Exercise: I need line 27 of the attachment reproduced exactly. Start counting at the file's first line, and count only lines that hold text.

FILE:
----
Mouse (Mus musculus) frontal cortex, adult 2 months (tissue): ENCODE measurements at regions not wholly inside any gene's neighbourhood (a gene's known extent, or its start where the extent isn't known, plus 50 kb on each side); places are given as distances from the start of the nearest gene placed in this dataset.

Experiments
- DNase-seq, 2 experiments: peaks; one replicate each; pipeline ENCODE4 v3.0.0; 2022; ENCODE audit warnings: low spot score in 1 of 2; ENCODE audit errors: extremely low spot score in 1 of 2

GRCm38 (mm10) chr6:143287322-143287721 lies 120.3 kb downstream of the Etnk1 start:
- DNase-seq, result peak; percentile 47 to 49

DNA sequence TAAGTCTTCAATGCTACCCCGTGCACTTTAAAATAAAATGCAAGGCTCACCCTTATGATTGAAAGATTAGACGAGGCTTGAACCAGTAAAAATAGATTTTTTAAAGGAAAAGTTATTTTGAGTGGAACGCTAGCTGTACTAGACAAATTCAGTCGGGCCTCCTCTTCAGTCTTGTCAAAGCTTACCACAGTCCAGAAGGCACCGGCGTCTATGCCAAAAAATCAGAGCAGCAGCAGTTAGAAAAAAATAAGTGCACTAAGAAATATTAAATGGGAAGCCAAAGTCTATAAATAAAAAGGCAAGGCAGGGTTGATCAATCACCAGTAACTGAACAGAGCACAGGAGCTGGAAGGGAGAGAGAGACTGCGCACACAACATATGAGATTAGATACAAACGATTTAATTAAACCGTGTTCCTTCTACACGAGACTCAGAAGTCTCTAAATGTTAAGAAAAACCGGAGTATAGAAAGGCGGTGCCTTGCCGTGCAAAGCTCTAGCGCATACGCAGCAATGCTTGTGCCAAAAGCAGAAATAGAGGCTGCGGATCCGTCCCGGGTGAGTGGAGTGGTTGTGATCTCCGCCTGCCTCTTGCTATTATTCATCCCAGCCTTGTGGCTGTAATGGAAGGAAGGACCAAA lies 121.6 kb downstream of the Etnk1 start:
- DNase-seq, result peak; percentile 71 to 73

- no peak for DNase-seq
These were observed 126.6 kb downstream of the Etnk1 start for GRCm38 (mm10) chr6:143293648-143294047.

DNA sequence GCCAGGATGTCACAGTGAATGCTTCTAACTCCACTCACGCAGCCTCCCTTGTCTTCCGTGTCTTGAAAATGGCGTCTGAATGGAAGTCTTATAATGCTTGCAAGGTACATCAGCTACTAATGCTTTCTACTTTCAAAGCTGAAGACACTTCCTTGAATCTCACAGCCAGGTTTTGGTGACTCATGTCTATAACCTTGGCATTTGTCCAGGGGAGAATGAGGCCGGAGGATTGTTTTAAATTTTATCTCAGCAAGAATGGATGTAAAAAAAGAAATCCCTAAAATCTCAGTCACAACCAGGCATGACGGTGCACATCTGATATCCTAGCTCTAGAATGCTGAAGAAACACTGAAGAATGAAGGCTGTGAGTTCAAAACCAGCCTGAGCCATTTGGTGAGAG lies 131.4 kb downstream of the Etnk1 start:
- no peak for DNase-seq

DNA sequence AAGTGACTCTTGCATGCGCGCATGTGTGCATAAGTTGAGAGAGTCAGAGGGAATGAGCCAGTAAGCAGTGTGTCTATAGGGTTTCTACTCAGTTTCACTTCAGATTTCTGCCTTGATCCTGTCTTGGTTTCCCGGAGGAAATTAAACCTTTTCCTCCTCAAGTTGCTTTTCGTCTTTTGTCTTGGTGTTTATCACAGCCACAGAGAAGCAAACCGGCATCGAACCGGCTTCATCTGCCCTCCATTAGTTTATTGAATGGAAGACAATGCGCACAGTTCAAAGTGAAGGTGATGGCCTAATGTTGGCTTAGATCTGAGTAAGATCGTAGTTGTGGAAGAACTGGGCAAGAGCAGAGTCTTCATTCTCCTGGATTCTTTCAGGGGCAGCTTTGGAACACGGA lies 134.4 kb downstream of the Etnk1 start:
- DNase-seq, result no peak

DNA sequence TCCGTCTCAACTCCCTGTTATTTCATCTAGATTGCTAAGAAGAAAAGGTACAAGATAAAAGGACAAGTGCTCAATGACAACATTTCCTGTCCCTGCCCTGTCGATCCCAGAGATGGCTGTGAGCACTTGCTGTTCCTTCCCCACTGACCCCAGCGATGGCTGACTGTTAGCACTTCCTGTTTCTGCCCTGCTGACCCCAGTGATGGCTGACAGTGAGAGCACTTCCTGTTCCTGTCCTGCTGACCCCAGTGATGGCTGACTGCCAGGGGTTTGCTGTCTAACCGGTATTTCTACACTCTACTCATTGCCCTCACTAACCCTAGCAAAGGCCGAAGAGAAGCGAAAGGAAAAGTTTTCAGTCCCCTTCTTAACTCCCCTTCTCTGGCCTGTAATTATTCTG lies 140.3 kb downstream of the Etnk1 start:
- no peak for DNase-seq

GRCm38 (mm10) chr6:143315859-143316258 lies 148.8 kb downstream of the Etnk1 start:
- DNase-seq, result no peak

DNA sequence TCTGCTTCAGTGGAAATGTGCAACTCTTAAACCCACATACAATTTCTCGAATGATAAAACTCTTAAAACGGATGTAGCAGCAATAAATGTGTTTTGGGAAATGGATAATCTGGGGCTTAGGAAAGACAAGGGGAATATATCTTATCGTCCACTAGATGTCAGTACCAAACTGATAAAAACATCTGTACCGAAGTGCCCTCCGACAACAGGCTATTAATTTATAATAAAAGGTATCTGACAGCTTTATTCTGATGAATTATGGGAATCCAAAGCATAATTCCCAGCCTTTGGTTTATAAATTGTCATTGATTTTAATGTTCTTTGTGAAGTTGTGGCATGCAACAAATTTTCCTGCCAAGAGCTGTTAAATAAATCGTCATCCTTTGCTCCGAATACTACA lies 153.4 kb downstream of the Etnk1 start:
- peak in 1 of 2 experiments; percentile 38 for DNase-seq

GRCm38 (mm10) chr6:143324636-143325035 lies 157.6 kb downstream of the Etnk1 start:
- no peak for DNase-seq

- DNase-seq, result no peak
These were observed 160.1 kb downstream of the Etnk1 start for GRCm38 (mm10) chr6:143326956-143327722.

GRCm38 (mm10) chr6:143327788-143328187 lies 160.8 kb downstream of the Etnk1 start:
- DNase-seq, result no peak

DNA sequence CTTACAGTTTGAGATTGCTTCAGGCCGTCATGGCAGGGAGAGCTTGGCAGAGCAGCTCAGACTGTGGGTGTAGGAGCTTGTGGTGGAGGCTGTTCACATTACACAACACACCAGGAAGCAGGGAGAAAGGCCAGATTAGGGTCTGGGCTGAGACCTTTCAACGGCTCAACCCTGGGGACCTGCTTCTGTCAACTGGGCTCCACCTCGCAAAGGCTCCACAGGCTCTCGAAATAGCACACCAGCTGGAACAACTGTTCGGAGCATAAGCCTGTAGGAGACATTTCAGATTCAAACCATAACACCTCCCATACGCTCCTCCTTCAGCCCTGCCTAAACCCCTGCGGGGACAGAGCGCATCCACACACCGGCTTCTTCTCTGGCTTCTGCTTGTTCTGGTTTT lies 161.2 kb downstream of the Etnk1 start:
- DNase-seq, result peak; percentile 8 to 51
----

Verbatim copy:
- DNase-seq, result peak; percentile 8 to 51